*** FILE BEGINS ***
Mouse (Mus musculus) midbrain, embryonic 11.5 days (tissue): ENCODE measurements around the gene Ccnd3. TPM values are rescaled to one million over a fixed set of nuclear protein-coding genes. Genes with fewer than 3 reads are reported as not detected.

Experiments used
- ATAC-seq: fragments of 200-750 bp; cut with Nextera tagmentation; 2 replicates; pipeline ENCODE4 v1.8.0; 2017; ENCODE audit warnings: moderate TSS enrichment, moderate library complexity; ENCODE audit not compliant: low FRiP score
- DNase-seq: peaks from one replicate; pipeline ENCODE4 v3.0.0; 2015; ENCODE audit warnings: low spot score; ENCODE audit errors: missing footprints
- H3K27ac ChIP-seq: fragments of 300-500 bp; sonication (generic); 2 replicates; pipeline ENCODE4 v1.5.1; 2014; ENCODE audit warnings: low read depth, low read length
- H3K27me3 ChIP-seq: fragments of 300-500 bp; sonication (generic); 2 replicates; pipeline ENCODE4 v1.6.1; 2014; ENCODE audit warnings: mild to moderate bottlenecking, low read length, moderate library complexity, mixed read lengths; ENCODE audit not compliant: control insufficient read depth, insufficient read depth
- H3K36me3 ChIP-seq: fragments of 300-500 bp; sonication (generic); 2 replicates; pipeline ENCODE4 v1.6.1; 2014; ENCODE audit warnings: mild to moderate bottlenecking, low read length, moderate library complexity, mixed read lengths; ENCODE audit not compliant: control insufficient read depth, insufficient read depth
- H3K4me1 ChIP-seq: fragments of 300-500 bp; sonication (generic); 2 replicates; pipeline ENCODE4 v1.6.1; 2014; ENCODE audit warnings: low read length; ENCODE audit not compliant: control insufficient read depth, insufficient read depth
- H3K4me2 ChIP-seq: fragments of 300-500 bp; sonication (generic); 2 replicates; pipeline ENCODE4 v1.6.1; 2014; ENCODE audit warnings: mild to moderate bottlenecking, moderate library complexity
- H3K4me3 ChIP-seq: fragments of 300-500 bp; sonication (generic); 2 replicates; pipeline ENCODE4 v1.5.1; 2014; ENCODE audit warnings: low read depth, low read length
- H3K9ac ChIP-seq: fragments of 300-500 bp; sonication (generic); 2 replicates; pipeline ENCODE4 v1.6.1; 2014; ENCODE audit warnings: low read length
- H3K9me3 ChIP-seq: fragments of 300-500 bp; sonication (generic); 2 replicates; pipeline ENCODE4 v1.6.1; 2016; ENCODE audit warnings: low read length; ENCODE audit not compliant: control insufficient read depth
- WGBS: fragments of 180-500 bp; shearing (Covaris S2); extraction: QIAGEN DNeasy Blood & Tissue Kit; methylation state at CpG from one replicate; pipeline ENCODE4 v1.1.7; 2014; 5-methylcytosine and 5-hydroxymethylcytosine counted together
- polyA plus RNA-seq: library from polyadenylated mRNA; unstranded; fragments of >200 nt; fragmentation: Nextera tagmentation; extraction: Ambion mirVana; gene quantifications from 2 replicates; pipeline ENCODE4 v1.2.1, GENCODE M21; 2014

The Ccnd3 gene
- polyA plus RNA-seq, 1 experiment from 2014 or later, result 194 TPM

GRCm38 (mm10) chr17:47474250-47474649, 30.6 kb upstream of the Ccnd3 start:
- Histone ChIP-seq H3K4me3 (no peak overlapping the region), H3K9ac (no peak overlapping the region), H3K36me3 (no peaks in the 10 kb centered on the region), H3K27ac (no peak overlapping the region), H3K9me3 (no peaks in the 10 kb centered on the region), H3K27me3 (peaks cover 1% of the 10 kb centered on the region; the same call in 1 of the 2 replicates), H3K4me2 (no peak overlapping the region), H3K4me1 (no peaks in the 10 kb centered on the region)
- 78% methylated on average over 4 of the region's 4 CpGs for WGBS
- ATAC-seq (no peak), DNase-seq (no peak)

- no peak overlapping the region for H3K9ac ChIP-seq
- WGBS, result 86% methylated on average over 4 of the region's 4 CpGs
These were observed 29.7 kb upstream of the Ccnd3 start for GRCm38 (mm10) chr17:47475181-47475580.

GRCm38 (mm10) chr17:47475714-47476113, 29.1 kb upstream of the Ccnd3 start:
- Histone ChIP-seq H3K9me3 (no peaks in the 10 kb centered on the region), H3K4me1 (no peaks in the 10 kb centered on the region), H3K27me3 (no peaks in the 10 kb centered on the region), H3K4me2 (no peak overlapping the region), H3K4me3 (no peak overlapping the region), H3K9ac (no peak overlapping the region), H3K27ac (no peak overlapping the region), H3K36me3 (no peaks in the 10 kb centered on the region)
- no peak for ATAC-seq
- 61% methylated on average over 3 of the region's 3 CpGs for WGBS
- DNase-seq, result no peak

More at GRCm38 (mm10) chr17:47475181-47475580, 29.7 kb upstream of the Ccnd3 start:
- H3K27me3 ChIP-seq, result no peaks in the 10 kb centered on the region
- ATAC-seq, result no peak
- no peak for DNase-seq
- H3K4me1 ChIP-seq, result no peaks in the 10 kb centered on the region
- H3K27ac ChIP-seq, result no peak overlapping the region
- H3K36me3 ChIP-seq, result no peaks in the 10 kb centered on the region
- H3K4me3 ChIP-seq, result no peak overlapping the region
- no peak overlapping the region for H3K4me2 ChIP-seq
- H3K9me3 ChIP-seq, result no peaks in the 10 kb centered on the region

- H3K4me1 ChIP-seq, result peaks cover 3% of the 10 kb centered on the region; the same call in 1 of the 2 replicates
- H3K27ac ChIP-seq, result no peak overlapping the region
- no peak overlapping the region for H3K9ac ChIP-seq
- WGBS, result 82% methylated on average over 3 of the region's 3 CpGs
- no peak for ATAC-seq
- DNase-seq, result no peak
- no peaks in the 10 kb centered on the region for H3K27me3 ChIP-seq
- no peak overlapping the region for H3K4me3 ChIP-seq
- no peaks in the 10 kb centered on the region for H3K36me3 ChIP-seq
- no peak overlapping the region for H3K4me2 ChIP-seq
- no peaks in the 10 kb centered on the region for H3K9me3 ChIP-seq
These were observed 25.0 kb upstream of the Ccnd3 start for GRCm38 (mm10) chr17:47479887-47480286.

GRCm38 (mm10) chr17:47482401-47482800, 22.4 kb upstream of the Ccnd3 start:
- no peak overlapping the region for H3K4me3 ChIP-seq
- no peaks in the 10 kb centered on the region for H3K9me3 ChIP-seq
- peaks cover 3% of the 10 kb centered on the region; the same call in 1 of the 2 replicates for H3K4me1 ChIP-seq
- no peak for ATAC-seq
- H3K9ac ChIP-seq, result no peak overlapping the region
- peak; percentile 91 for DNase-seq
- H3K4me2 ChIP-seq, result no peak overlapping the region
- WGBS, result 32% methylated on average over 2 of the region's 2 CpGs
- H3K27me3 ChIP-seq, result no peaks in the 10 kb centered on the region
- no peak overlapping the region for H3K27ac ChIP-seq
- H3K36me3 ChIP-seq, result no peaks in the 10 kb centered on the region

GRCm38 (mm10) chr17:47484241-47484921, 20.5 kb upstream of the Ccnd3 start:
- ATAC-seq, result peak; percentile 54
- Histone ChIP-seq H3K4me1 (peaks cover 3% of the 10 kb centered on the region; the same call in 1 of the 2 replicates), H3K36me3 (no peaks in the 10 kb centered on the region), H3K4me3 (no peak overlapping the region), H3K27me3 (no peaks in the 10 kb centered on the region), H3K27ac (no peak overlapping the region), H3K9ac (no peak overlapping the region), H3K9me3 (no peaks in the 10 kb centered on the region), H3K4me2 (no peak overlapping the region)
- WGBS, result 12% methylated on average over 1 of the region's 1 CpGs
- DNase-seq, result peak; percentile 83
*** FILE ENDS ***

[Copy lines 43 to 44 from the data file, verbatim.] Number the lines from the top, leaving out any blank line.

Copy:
- no peak for ATAC-seq
- DNase-seq, result no peak